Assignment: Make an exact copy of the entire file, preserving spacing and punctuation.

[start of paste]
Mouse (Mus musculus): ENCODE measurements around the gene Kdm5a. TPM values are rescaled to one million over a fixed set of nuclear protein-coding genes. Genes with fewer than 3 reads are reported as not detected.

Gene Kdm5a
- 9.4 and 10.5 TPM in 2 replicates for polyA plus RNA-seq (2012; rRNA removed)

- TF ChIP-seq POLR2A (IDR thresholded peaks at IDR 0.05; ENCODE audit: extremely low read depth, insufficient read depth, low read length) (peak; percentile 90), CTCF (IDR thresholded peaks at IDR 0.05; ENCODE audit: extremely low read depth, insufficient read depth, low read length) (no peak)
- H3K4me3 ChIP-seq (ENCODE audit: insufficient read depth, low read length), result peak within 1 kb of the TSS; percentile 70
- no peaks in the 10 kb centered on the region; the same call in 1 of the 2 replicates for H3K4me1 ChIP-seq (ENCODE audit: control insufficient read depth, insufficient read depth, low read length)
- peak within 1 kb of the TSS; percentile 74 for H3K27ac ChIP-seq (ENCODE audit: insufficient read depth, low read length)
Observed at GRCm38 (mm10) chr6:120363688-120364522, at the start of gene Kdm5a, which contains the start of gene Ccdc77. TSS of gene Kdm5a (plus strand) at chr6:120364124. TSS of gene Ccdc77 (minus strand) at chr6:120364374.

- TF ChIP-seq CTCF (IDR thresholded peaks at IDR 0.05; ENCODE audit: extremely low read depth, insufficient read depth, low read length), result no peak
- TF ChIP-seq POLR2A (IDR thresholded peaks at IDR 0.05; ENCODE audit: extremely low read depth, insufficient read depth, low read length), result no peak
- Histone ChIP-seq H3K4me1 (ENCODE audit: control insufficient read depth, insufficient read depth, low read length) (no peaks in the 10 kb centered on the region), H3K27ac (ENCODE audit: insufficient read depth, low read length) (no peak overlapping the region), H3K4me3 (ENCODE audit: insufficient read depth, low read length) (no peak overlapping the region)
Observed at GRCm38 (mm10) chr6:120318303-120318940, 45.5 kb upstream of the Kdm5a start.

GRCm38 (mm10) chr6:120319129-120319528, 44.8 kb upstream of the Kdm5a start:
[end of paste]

Mouse (Mus musculus): ENCODE measurements around the gene Kdm5a. TPM values are rescaled to one million over a fixed set of nuclear protein-coding genes. Genes with fewer than 3 reads are reported as not detected.

Gene Kdm5a
- 9.4 and 10.5 TPM in 2 replicates for polyA plus RNA-seq (2012; rRNA removed)

- TF ChIP-seq POLR2A (IDR thresholded peaks at IDR 0.05; ENCODE audit: extremely low read depth, insufficient read depth, low read length) (peak; percentile 90), CTCF (IDR thresholded peaks at IDR 0.05; ENCODE audit: extremely low read depth, insufficient read depth, low read length) (no peak)
- H3K4me3 ChIP-seq (ENCODE audit: insufficient read depth, low read length), result peak within 1 kb of the TSS; percentile 70
- no peaks in the 10 kb centered on the region; the same call in 1 of the 2 replicates for H3K4me1 ChIP-seq (ENCODE audit: control insufficient read depth, insufficient read depth, low read length)
- peak within 1 kb of the TSS; percentile 74 for H3K27ac ChIP-seq (ENCODE audit: insufficient read depth, low read length)
Observed at GRCm38 (mm10) chr6:120363688-120364522, at the start of gene Kdm5a, which contains the start of gene Ccdc77. TSS of gene Kdm5a (plus strand) at chr6:120364124. TSS of gene Ccdc77 (minus strand) at chr6:120364374.

- TF ChIP-seq CTCF (IDR thresholded peaks at IDR 0.05; ENCODE audit: extremely low read depth, insufficient read depth, low read length), result no peak
- TF ChIP-seq POLR2A (IDR thresholded peaks at IDR 0.05; ENCODE audit: extremely low read depth, insufficient read depth, low read length), result no peak
- Histone ChIP-seq H3K4me1 (ENCODE audit: control insufficient read depth, insufficient read depth, low read length) (no peaks in the 10 kb centered on the region), H3K27ac (ENCODE audit: insufficient read depth, low read length) (no peak overlapping the region), H3K4me3 (ENCODE audit: insufficient read depth, low read length) (no peak overlapping the region)
Observed at GRCm38 (mm10) chr6:120318303-120318940, 45.5 kb upstream of the Kdm5a start.

GRCm38 (mm10) chr6:120319129-120319528, 44.8 kb upstream of the Kdm5a start: